By Jared Chausow
By Katie Toth
By Elizabeth Flock
By Albert Samaha
By Anna Merlan
By Jon Campbell
By Jon Campbell
By Albert Samaha
Last month, police and the FBI arrested four Newburgh men on charges that they had plotted to bomb synagogues in the Riverdale neighborhood of the Bronx and fire a missile at a military jet.
Mayor Michael Bloomberg and Police Commissioner Ray Kelly held press conferences at the synagogues to reassure New Yorkers about their safety. During Kelly's remarks, it was startling to hear the commissioner refer to al-Qaeda by name, if only to say that the four purported home-grown terrorists had no ties to Osama Bin Laden's organization.
As more details emerged, however, the less the four defendants sounded like men with the skills to plan a sophisticated terror plot. They were small-time crooks, felons with long criminal records whose previous activities revolved around smoking marijuana and playing video games. One defendant, Laguerre Payen, was arrested in a crack house surrounded by bottles of his own urine; his lawyer describes him as "mildly retarded."
It seemed fairly astounding that, for a full calendar year, such a group could remain interested in and plan anything more complex than a backyard barbecue, let alone a multipronged paramilitary assault, as the indictment against them alleged.
But what the indictment didn't say, and what the initial news reports didn't fill in, was the extent to which the fifth man in the plot, an unnamed FBI informant, had provided the glue to hold the Newburgh 4 together.
That informant was a Pakistani man named Shahed Hussain, code-named "Malik," who agreed to work for the FBI to obtain leniency after he was arrested in 2002 for fraud.
Over a period of about a year, Malik met with defendants James Cromitie, David Williams, Onta Williams, and Payen while under FBI surveillance. Cromitie allegedly said he was upset about U.S. forces killing people in Afghanistan and Pakistan. He talked about being willing to die as a martyr, and threatened to "do something to America."
The Newburgh bomb plot isn't the first of Malik's operations for the government. He played a similar role four years ago in an Albany case, in which he helped the FBI arrest a man named Mohammed Hossain, a cash-poor pizzeria owner, and his imam, Yassin Aref, after persuading them to launder $50,000 in a made-up plot to bring a missile to the U.S. and assassinate the Pakistani prime minister.
In both cases, Malik did not stumble upon active terror cells plotting to bring destruction on American soil. Instead, in both Newburgh and Albany, he needed long periods of time to recruit his Muslim contacts, spin elaborate tales about his terror contacts, and develop solid plans of action, all the while providing the defendants with large amounts of resources and cash incentives.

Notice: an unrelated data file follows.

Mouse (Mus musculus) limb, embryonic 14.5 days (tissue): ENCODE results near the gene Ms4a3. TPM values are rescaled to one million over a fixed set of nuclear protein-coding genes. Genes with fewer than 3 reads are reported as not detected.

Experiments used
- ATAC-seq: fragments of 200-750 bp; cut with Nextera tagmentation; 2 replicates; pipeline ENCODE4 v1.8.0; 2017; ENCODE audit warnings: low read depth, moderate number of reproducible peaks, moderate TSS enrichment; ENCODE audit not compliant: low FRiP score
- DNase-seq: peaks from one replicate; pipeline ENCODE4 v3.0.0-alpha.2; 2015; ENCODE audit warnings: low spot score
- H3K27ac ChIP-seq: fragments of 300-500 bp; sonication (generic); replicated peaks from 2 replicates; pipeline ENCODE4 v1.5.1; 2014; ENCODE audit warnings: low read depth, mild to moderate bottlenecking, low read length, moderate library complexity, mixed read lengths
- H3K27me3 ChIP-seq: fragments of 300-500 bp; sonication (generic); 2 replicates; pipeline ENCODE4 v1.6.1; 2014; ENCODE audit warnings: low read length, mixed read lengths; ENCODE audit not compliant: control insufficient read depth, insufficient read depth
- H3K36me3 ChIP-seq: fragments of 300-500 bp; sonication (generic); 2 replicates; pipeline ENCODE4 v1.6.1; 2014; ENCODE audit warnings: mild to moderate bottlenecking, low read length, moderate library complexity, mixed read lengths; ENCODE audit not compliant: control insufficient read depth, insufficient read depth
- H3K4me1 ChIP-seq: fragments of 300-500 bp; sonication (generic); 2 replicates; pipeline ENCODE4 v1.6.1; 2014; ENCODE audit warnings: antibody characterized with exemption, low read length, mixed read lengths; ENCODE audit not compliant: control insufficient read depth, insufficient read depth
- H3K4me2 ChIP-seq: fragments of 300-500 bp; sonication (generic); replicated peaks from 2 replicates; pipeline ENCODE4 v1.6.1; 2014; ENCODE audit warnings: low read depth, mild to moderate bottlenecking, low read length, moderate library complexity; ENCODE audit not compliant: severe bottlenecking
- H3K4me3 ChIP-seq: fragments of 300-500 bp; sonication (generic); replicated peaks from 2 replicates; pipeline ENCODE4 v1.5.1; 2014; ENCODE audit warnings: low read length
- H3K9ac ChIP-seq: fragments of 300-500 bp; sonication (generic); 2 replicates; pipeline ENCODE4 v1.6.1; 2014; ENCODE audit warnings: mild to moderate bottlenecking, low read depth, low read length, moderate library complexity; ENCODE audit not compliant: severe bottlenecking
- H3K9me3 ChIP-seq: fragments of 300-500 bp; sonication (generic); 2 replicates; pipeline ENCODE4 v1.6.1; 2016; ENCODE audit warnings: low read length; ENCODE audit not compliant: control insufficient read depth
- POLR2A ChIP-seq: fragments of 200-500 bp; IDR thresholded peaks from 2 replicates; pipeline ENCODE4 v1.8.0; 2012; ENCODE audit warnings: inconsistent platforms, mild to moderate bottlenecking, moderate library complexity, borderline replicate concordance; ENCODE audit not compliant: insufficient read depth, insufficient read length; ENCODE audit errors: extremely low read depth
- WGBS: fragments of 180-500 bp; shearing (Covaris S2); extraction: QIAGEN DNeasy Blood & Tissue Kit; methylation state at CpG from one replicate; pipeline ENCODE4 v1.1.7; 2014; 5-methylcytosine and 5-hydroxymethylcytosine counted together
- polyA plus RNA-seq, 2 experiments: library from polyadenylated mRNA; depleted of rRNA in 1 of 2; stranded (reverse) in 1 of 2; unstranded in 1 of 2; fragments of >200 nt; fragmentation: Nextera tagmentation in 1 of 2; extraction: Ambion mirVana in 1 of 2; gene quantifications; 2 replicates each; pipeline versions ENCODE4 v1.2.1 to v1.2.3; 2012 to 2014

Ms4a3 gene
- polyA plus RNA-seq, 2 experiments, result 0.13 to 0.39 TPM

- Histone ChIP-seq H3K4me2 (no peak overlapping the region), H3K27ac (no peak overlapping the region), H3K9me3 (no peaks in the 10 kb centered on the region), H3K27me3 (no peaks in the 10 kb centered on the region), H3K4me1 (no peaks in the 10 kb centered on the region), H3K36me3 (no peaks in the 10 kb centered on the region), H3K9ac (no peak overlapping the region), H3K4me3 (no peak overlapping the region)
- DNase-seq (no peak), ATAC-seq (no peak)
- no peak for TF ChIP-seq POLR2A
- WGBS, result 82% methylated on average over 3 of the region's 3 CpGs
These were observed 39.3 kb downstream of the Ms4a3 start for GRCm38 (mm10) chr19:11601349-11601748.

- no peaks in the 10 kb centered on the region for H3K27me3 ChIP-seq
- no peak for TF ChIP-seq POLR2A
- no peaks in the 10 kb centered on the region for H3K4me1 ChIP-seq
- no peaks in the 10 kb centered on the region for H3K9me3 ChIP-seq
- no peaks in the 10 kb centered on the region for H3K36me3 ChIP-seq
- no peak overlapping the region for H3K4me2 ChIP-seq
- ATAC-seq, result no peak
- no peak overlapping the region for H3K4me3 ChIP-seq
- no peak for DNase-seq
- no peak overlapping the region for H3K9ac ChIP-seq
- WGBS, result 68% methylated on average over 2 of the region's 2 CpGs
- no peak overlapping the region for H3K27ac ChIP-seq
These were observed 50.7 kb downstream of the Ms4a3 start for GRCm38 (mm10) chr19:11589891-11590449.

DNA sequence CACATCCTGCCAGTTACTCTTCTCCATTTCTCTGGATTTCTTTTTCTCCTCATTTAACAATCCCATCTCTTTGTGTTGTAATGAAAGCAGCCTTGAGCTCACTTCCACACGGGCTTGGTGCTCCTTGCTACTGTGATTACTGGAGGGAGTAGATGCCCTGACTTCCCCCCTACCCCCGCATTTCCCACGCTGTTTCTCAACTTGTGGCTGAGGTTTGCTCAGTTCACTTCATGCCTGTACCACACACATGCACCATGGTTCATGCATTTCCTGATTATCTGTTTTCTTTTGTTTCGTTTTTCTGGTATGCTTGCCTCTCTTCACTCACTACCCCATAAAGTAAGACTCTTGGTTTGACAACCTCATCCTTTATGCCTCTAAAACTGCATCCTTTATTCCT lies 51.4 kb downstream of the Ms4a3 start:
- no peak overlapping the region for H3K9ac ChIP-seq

Malik was so successful that in Riverdale, the Newburgh 4 planted what they believed were actual bombs at two synagogues. In Albany, the defendants were only involved in a cash transaction that, theoretically, was tied to the sale of a weapon.
But in each case, the question remains: Would either set of defendants have done anything remotely like plant bombs or launder money for terrorists if not for the prodding and plotting and encouragement of Malik and the FBI?
And there's a more troubling question: When Malik tells his FBI handlers that the defendants are saying menacing things about America, is he actually telling the whole truth? Translations from the Albany case transcripts suggest that Malik routinely exaggerated and, in some cases, wholly fabricated the words of the defendants. When they talked about Islam being a religion of peace and of jihad being a way of inspiring fealty to Islam, Malik instead told his handlers that they had talked about Islam inspiring them to kill. Those exaggerated reports became the basis for the FBI's case against Hossain and Aref, who were both convicted and sentenced to 15 years in prison.
Aref is now housed in a maximum-security federal prison in Marion, Illinois, where he is held under strict rules that limit his ability to speak with the outside world, in a unit euphemistically called the Communication Management Program. Under the program's rules, he is allowed just one 15-minute phone call each week and is not allowed any contact visits. Hossain is housed in a federal prison in New Jersey.
The Newburgh 4 will face far longer sentences because they are accused of actually planting what they believed were explosive devices.
Like in the Albany case, however, they will be prosecuted almost entirely on the work done by Malik, who arrived in Newburgh about a year ago, driving a shiny black BMW and flashing a lot of cash.
As he had done in Albany, Malik showed up in Newburgh, went to a local mosque, and started looking for recruits.
He found them in four convicted felons with dozens of arrests between them. He initiated the conversations, introduced the idea of a terror plot, and delivered the money, equipment, and resources to back it up. He quickly became known as the guy with ready cash who was interested in the lives of others and was quick to provide aid and comfort.
Malik even offered to pay medical bills when he found out that one of his targets, David Williams, had a brother fighting liver cancer.